From data presented on the table 3, majority of pre-schools teachers (54.5%) prepared excellently for teaching as observed from their documents. In this category however, private preschool had a majority of them (60%) whose preparation was excellent for teaching in terms of schemes of work, lesson plans and children’s’ records. This finding suggests that there is adequate supervision in private and community schools. This explains why private schools performed well in end of term examinations than public, community and faith-based preschools. A notable finding was that half of the public preschools (50%) were rated poor in terms preparation for teaching and keeping children’s records. This finding corroborate with the earlier finding that due to poor remuneration, teachers have very low motivation to undertake extra tasks like record keeping, marking and remedial work. Therefore Akyeampong, Lussier, Pryor, Westbrook (2013), emphasized that headteachers should manage the process of teaching and learning within the school in accordance with curriculum documents and policies. The head teacher (manager) is the key person to ensure that teachers are prepared adequately and keep up to date documents of children in terms of attendance, absenteeism, sickness as well as performance. The faith based preschool had mixed findings. Some prepared well while others prepared poorly. In addition, this category emphasized faith based doctrines in their teaching.

7.3.1. Remark on Children’s Work

Another key aspect of head teacher’s responsibility was to ensure that teachers provided individualized attention to the children. An important activity for the teacher was to ensure that children’s books were marked and necessary corrections and remedial done to increase quality of learning and performance. Table 4 shows rating of different preschools on these aspects.

Table 4. Remark on children’s exercise books.

Remark on children exercise books Public schools Private schools Community schools Faith-based schools Total %
Good 0 2 1 1 4 36.4
Average 2 2 1 1 6 54.5
Poor 0 1 0 0 1 1.9
TOTAL 2 5 2 2 11 100

Survey data 2014

The activity of remarking was assumed to include marking exercises, children’s activities and carrying out necessary corrections and remedial for children. Teachers were rated as good, average or poor across the preschools. About 54.5% of the schools were rated average while 36.4% were rated good. Only a small proportion was rated poor at 1.9%. In terms of individual categories of preschools, private preschools were observed to have attained the level of good (40%). It is on this basis that head teacher act as managers whose responsibility is to manage its core resource. The teacher also ensured that teachers remained focused on children’s progress as well as individual differences so as to ensure smooth learning across classes. Since children’s cognitive and psychomotor perspectives are key to development of learning, feedback and remedial were important in ensuring that children’s learning achievement improved.

7.3.2. Financial Management - Audit of Financial Records

No organization, including schools can achieve its goals without managing financial resources as well as auditing accounts to control the whole financial process. Since financial resources are often reflected in schools’ budgets, it was evident that all pre-schools faced financial constraints. In order to assess financial management, this study collected information on availability of financial records and the level of update as reflected on table 5.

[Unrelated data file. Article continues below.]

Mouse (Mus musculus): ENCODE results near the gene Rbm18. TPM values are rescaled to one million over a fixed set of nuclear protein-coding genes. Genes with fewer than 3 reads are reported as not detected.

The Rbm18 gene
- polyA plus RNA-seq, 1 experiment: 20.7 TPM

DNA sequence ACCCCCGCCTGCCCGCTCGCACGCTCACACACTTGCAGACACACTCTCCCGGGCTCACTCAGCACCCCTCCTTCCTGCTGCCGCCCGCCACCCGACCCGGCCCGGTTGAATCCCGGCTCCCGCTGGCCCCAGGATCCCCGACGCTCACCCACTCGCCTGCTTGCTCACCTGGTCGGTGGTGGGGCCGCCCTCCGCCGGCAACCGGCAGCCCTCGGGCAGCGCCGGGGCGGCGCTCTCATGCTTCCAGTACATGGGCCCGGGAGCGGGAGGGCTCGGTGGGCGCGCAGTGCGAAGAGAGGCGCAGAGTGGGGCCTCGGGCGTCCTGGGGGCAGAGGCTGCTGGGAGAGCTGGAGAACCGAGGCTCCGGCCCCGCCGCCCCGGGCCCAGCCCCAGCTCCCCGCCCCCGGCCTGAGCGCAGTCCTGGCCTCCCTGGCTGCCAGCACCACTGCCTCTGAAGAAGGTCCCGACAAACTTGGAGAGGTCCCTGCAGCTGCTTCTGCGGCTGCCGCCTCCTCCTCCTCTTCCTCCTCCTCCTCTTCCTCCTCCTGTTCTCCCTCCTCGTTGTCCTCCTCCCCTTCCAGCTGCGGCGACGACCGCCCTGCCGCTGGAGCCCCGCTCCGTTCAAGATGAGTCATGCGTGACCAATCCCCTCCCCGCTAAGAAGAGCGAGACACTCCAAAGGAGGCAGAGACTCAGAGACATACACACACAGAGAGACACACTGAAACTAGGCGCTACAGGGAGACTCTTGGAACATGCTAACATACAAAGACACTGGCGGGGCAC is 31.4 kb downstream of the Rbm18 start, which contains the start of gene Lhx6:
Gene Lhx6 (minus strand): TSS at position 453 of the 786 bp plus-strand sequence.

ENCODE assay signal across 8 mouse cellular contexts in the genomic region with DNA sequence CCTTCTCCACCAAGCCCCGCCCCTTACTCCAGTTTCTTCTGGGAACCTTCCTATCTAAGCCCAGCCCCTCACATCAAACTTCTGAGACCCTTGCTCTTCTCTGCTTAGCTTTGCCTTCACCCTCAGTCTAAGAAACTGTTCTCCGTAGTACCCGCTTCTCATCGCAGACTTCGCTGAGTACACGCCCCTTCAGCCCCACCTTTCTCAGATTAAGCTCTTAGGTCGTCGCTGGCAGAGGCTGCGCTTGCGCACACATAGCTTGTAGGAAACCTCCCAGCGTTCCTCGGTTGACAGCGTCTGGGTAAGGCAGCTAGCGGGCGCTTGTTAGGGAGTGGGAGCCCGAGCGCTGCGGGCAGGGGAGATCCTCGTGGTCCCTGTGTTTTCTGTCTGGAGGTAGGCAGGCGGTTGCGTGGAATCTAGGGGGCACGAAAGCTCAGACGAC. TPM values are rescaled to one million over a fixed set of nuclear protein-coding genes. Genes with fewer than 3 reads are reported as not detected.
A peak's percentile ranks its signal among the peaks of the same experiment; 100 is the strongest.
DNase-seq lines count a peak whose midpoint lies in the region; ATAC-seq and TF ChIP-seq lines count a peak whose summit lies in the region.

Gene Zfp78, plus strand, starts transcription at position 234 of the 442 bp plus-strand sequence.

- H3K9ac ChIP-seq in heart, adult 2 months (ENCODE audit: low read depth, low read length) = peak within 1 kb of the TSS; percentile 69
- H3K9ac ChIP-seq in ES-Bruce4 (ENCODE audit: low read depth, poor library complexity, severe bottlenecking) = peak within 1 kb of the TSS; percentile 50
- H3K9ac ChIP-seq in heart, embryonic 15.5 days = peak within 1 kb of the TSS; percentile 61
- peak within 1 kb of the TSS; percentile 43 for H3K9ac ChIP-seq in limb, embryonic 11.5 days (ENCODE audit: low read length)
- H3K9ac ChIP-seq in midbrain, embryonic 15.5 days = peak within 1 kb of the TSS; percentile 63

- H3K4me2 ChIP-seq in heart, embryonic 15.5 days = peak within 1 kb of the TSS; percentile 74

Table 5. Financial management -Audit of Financial records.

Financial Records auditing Public schools Private schools Community schools Faith-based schools Total %
DSA 1 0 1 0 2 18.2
Internal audit 0 3 0 0 3 27.3
Part-time audit 1 0   1 3 27.3
No audit 0 2 0 1 3 27.3
TOTAL 2 5 2 2 11 100

Survey data 2014

From table 5, private and faith based public pre-schools centres did not involve district audit office (DSA) in financial and budgeting processes. On the same vein, public, faith-based and community schools did not engage part-time audit expert in keeping records for financial management. On aggregate large number of pre-schools (27.3%) did not audit finances at all yet in public primary schools, School Management Committees are mandated to manage, audit and regulate expenditure by the head teachers in order to ensure that all revenues are utilized to purposes specified. It was assumed from that head teachers were reluctant to provide figures that reflected true financial transactions of their schools. In addition, auditing by the district office (DSA) was done in an unclear manner an indication that they were probably unscrupulous and corrupt. The head teacher however indicated that a large proportion of finances were used to pay salaries and wages for the staff. There was however no direct relationship between financial management practice and children’s learning achievement for all the pre-schools. This implies that members of the school managers are ill equipped and did not have pre-requisite financial management skills required for learning achievement. Rather it was parents who purchased instructional resources and paid school fees to meet salaries requirement as well as other expenses. The private, faith-based and community schools were not regularly audited by the government through DSA office. This therefore provided these institutions with opportunities to manage finances the way the perceived would meet their operational needs. This contravened Education Act which states that Board of Governors were mandated to audit and regulate expenditure by the school administration to ensure that all income received by the school is applied to the promotion learning by pupils.